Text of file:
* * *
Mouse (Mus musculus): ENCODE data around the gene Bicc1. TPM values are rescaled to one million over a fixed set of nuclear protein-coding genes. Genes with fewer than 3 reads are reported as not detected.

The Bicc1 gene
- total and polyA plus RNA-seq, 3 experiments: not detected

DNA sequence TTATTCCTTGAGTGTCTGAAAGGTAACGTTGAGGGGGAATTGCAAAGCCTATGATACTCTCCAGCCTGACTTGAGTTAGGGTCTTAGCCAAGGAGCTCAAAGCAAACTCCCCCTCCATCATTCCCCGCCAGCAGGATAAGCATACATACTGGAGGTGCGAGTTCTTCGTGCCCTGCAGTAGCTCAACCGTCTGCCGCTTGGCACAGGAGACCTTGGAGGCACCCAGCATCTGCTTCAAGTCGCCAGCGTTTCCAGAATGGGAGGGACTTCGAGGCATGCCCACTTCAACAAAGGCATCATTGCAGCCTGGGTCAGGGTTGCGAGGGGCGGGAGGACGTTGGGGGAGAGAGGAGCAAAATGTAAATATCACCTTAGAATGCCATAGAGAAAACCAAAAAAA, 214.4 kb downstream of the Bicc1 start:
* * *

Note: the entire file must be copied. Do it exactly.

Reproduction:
Mouse (Mus musculus): ENCODE data around the gene Bicc1. TPM values are rescaled to one million over a fixed set of nuclear protein-coding genes. Genes with fewer than 3 reads are reported as not detected.

The Bicc1 gene
- total and polyA plus RNA-seq, 3 experiments: not detected

DNA sequence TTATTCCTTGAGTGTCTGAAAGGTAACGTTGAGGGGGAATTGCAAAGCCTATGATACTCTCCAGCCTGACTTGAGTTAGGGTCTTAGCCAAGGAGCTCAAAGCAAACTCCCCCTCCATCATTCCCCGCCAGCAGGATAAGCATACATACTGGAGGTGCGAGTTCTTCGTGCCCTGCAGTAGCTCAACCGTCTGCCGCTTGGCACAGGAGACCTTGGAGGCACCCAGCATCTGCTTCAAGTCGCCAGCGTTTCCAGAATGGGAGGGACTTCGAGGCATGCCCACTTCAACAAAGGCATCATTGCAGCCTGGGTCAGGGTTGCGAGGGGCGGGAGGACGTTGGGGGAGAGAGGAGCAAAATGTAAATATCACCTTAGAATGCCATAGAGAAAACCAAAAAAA, 214.4 kb downstream of the Bicc1 start: